How will temperature affect the output of a semiconductor diode?

  • \$\begingroup\$ Reverse leakage current will also increase - many of the answers to this question will also apply to what you have asked here \$\endgroup\$ May 5, 2011 at 9:07
  • \$\begingroup\$ Many books could be written and armies of PhD students employed to investigate this problem as stated, and there would still be more to learn. What do you want to know about the effects of temperature on a diode? This question is overly broad, and could be closed. \$\endgroup\$ May 16, 2011 at 18:39
  • \$\begingroup\$ Also, I've removed your "Hi" and "Thanks" lines per the site guidelines. They are considered good manners in some contexts, but the Stack Exchange network is not one of these places: Here, they're noise and distract from the asking and answering of questions. Please don't do this in the future! <irony>Thanks!</irony> \$\endgroup\$ May 16, 2011 at 18:41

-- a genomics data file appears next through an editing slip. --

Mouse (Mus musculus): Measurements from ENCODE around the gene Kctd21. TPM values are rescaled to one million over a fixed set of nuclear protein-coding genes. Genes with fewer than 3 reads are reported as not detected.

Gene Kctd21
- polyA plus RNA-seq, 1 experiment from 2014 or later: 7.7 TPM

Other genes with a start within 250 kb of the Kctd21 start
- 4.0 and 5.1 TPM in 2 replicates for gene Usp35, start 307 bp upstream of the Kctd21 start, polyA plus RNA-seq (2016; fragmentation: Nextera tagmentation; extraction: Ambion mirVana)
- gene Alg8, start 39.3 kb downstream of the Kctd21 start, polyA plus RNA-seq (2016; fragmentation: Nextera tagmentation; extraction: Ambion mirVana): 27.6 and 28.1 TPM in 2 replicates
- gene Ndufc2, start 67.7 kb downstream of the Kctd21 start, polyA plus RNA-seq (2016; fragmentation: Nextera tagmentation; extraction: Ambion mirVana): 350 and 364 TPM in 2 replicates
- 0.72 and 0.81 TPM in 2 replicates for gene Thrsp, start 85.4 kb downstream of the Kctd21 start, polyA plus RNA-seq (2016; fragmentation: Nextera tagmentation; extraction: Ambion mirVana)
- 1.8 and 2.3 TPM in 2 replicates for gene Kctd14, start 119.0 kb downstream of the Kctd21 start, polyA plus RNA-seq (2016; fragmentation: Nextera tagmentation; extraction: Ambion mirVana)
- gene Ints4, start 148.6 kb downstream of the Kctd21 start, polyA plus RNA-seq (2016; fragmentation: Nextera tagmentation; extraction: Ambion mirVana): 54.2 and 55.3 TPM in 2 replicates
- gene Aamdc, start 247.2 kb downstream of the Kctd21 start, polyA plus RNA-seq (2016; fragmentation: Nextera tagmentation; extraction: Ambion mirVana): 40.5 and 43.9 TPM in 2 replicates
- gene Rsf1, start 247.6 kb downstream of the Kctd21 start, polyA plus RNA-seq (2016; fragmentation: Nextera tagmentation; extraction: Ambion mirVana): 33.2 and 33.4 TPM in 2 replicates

1 Answer 1


The forward voltage of a Si diode will drop by about 2.1 mV/°C (negative temperature coefficient, NTC). For a Ge diode this NTC is a bit higher at 2.5 mV/°C.
The effect is almost perfectly linear, so if you want you can make the diode a temperature sensor by supplying it with a constant current.

Reverse current increases exponentially with rising temperature. For a 1N4148 it increases tenfold for every 20°C temperature rise.

  • \$\begingroup\$ first of all , thanks for your answer.Lastly,I want to a question.What websites&books can you recommended related semiconductor devices? \$\endgroup\$
    – Cell-o
    Apr 18, 2011 at 9:44
  • \$\begingroup\$ @Cell-o - The question about electronics books has been asked a few times in the past, read e.g. electronics.stackexchange.com/questions/4795/… \$\endgroup\$
    – stevenvh
    Apr 18, 2011 at 9:51
  • \$\begingroup\$ @stevenvh, this is specifically for Si diodes, or does this apply to all diodes. \$\endgroup\$
    – Kortuk
    May 5, 2011 at 9:19
  • \$\begingroup\$ @Kortuk - this is for Si, I'll add this to the answer. Ge diodes have a higher tempco. Don't know the exact value though. \$\endgroup\$
    – stevenvh
    May 5, 2011 at 11:17
  • \$\begingroup\$ @Stevenvh, I was 99% sure of that, but thought I should ask, figured a short and sweet answer needed that added. \$\endgroup\$
    – Kortuk
    May 5, 2011 at 11:27

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